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June, 16, 2021

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Roasted High Mountain Black Tea | Eco-Cha Tea Club

Eco-Cha first met Mr. Zhan in 2016, when we smelled tea being roasted beside the historical train station in Shuili — one of our favorite mountain towns in central Taiwan. We learned that he had been transitioning his family tea farm to natural farming methods for several years already. We said that we looked forward to learning more about his work, and hoped to have the chance to procure some tea! Well, some things take time... and 5 years later, here we are — finally able to share a batch of his tea with the Eco-Cha Tea Club! View full article →
June, 16, 2021

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Roasted High Mountain Black Tea Tasting Notes | Eco-Cha Tea Club

We continue to be captivated by the character of Batch 67 of the Eco-Cha Tea Club. From the appearance of these dried leaves above to the color of the brewed tea, and of course, most prominently — its flavor profile, it's a unique tea. This is what we most appreciate about the Club — finding something that we truly excited to share. The flavor of this tea is not something we can say we have had before. It really has a lot going on! View full article →
June, 11, 2021

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Alishan High Mountain Jin Xuan Oolong Tea Sourcing (Summer 2021)

This year's second crop of Alishan High Mountain Jin Xuan Oolong began to be harvested last week, before rains that lasted several days. Then resumed earlier this week. We first visited our primary source of Alishan High Mountain Tea to taste their first two days of summer harvest.  View full article →
June, 3, 2021

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Wenshan Baozhong Spring Tea Sourcing Trip

Above is our choice pick of spring tea from our source of Wenshan Baozhong Tea. It was a surprisingly smooth process of choosing which day's harvest we wanted. At first, when we walked in and saw his tea table maxed out with 10 bowls of  pre-brewed tea, and were invited to taste them and choose which one we want, it was rather intimidating! View full article →
May, 28, 2021

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Taiwan Tea Harvest Overview: Spring 2021

Here's a quick round-up of how our spring 2021 sourcing turned out. You can check the product pages of any of our teas for details and browse our blog as well! All hail Taiwan Tea! View full article →
May, 22, 2021

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Li Shan High Mountain Oolong Spring Tea Sourcing Trip

We are so happy to have been able to show up at the spring harvest time of our Li Shan High Mountain Oolong to really get a sense of what was happening, and also to have first dibs on the day's harvest that we saw being processed. So grateful! View full article →
May, 14, 2021

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Spring 2021 Harvest | Shan Lin Xi High Mountain Oolong Tea

We went up to film on the first day of spring harvest by our source of Shan Lin Xi High Mountain Oolong Tea. The early morning was sunny, but the fog rolled in early, and we were socked in by noon, diminishing our aspirations for getting lots of scenic drone footage! But this is representative of the daily weather — particularly in this micro-climate of a ravine that faces northeast.  View full article →
May, 10, 2021

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Fo Shou Oolong Tea | Eco-Cha Tea Club

Batch 66 of the Eco-Cha Tea Club is a Fo Shou Oolong Tea produced in Pinglin, Taiwan. The Chinese Fo Shou (佛手) means Buddha Hand. The name refers to the tea plant, or cultivar, which classifies as a large leaf type. This puts it in the category of Assam, and wild strains of tea, along with the Taiwanese hybrid cultivar — Red Jade #18. View full article →
May, 10, 2021

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Fo Shou Oolong Tea Tasting Notes | Eco-Cha Tea Club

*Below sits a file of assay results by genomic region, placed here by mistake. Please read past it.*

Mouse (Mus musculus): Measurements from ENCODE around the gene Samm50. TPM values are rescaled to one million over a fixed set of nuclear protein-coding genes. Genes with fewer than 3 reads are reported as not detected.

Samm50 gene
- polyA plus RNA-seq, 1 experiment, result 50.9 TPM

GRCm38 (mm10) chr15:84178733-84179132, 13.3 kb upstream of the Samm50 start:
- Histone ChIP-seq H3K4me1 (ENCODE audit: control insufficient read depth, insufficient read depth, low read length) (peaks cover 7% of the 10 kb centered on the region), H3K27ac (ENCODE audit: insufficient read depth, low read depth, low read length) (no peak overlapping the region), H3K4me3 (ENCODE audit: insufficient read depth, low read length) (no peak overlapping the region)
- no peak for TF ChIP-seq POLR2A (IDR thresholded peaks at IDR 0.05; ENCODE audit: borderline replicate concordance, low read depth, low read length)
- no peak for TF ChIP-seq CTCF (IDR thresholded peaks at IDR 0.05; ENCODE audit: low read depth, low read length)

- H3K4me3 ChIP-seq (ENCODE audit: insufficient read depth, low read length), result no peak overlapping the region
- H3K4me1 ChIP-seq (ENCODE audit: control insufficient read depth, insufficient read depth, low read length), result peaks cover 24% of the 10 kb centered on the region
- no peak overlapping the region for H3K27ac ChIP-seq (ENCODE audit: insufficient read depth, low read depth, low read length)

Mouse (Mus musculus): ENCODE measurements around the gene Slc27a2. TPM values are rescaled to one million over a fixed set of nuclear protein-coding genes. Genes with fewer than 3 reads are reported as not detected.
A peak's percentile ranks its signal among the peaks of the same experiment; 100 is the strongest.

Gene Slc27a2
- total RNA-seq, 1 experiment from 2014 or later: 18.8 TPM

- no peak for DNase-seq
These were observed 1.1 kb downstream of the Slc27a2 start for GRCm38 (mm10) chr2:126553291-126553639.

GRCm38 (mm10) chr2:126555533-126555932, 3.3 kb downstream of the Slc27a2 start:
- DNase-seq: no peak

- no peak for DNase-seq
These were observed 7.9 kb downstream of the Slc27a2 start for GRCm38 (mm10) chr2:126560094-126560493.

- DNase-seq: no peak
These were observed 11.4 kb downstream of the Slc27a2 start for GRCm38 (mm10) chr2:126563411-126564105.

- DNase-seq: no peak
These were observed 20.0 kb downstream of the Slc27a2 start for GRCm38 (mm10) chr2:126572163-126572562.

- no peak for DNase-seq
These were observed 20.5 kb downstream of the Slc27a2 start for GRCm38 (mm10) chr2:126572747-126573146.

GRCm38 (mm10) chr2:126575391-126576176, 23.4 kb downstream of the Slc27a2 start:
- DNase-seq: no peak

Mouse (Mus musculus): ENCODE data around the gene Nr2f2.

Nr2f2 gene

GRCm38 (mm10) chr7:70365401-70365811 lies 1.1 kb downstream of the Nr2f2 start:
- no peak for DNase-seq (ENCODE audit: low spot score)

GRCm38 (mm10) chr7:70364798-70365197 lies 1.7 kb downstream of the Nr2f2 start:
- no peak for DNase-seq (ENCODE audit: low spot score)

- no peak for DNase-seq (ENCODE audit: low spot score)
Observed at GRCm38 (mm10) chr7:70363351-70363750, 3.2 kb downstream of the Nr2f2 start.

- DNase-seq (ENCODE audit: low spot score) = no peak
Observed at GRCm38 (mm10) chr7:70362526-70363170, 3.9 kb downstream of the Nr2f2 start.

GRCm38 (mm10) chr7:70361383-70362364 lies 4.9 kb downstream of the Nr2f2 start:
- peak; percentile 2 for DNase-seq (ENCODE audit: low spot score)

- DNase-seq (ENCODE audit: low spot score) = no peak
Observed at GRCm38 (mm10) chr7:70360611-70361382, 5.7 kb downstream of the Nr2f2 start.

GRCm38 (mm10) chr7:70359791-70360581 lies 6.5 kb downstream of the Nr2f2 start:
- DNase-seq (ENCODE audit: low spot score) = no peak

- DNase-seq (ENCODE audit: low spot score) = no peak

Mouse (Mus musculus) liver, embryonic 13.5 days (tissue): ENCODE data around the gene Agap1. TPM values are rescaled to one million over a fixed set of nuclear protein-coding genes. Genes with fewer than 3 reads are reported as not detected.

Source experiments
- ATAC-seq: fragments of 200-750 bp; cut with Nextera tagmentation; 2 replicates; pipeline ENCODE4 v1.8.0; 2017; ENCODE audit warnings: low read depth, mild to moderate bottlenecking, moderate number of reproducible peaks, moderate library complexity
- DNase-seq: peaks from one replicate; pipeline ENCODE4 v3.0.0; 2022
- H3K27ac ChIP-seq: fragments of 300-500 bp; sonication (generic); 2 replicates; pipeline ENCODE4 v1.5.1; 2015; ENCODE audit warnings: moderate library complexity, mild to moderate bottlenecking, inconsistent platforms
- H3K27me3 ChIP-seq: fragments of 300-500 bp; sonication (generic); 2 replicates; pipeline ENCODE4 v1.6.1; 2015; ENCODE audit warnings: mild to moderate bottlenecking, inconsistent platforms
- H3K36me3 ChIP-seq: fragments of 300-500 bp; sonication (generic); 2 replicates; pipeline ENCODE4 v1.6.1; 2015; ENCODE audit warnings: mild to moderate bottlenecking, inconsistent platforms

The complex and somewhat addictive (it's very easy to drink copious amounts at one sitting!) character represents an authentic artisanal tea. This cultivar is not easily processed into a tea with this level of refined character. We attribute its quality to the man who unquestionably puts more effort and heart into producing extremely small batches of tea than anyone else we've met — by far! View full article →
May, 6, 2021

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Spring 2021 Traditional Dong Ding Oolong Making

Our friend chose to only use one pot, or tumble heater, for the fixing stage. This would make it a slower and more relaxed tea making session, while allowing the leaves that were picked later in the day to oxidize more — resulting in a more uniformly cured batch of tea. View full article →
April, 27, 2021

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Alishan High Mountain Oolong Spring Tea

The photo above shows new leaf growth at the optimal growth stage for harvest, particularly given this year's drought conditions. Normally, the leaves would be a bit larger. But the most essential factor is that there is sufficient new leaf growth that is still in its vibrant growth stage. This is most obviously indicated by pert V-shape contour of the newest growth. The leaves lower down on the newly sprouted branches will eventually flatten out, and settle into their more "permanent" vegetation stage. It's the new,  vibrant leaves that are mature enough to have substance, but tender enough to be optimal raw material for premium Alishan High Mountain Oolong Tea. View full article →
April, 15, 2021

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Tea Farmers Receive Subsidies For Drought In Taiwan

The Chairman of Taiwan's Department of Agriculture made an appearance in our neighborhood (Zhushan) to conduct a field survey of the impact drought conditions have made on crops of spring tea. The Tea Research and Extension Station reported that yield is down 30-50% from average at lower elevations, and higher elevations are not much better. View full article →
April, 13, 2021

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Light Roast High Mountain Oolong Tea Tasting Notes | Eco-Cha Tea Club

Batch 65 of the Eco-Cha Tea Club was initially sourced by our friend for entry into the largest Oolong Tea Competition in the world. The standard of this competition is a medium/heavy roast, so it requires a significant level of oxidation in processing the tea leaves for optimal results. This is where this batch of tea varies most significantly from the market standard of Taiwan's High Mountain Tea. High Mountain Tea is minimally oxidized and unroasted — offering a fresh green character with a floral bouquet. This batch was not only more oxidized, but also delicately roasted to offer a more balanced, sweeter character with fruity and pastry components to compliment the floral notes.

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April, 12, 2021

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Light Roast High Mountain Oolong Tea | Eco-Cha Tea Club